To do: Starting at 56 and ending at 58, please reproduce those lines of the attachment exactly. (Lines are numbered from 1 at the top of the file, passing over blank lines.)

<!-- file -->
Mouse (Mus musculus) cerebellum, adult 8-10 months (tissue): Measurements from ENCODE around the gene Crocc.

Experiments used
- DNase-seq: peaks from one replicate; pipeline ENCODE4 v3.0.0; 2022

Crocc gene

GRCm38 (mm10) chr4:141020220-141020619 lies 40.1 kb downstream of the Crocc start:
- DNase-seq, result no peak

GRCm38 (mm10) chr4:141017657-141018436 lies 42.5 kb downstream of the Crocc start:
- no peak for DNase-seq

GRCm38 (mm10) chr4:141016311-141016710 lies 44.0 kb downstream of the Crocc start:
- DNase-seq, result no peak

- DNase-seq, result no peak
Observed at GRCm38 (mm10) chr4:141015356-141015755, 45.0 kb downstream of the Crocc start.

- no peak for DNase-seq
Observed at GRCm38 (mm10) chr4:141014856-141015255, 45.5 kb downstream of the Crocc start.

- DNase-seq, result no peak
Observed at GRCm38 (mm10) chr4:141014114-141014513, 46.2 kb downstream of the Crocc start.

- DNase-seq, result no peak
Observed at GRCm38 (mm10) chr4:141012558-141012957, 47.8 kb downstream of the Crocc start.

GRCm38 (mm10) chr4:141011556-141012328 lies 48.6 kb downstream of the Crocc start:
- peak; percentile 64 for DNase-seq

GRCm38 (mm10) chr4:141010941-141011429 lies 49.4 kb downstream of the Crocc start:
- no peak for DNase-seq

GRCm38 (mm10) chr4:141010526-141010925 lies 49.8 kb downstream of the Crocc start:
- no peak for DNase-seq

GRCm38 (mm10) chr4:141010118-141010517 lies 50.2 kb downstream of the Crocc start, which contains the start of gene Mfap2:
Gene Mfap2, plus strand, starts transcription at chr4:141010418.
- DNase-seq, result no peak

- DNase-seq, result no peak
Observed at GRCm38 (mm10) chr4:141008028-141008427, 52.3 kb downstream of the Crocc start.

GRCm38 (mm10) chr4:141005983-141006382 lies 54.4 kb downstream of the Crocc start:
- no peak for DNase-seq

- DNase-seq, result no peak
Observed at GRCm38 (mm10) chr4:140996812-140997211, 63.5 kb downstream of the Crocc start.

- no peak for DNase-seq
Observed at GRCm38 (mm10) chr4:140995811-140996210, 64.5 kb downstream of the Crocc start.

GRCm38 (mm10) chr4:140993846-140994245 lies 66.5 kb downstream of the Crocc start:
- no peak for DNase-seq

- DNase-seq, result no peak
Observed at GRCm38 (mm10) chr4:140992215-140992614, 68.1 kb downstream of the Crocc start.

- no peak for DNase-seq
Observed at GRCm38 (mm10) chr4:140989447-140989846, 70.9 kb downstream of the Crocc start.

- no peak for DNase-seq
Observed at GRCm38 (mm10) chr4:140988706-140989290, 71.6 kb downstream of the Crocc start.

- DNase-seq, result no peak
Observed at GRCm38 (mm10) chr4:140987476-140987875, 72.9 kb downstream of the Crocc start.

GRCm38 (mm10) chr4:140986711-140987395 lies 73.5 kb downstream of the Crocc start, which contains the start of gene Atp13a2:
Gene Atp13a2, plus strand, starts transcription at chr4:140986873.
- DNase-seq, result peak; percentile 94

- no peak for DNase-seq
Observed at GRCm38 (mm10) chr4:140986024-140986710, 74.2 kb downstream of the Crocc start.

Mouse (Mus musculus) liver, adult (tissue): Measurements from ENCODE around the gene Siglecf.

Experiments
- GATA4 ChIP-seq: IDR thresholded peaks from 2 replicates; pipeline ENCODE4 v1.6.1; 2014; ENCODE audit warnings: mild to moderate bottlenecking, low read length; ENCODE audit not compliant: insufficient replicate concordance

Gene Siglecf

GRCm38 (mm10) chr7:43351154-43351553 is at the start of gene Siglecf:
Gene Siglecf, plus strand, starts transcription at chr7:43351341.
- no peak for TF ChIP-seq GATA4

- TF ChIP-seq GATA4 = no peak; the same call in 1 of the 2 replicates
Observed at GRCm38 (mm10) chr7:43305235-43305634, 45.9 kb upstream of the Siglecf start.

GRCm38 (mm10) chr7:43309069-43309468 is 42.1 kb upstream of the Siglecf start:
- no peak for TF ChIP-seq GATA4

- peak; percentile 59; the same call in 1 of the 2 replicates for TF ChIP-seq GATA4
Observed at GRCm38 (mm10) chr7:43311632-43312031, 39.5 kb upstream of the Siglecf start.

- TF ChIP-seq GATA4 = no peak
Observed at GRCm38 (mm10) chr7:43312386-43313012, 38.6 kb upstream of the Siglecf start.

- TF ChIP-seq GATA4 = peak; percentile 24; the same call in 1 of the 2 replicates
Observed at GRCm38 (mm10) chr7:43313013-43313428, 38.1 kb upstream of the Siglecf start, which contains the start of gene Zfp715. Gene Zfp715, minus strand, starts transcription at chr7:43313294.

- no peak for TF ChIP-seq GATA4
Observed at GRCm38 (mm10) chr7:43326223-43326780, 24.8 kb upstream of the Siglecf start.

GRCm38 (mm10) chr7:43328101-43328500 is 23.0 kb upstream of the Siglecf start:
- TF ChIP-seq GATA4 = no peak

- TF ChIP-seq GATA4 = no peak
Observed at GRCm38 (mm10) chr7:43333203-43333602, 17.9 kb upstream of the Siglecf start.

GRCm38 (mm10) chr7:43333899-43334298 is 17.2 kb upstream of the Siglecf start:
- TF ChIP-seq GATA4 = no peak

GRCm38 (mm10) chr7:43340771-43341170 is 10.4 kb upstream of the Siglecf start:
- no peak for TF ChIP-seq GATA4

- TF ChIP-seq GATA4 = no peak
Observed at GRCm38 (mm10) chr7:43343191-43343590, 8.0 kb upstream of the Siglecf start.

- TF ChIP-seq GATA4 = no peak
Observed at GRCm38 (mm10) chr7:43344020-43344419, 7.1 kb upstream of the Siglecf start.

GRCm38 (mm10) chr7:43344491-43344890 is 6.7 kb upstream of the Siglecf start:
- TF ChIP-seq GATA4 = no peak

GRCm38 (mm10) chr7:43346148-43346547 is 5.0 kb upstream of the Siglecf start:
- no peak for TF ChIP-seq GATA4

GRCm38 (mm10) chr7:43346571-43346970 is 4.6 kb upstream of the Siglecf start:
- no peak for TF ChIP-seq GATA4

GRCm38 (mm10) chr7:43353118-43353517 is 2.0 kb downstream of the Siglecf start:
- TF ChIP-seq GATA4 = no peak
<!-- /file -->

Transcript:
Gene Siglecf, plus strand, starts transcription at chr7:43351341.
- no peak for TF ChIP-seq GATA4

- TF ChIP-seq GATA4 = no peak; the same call in 1 of the 2 replicates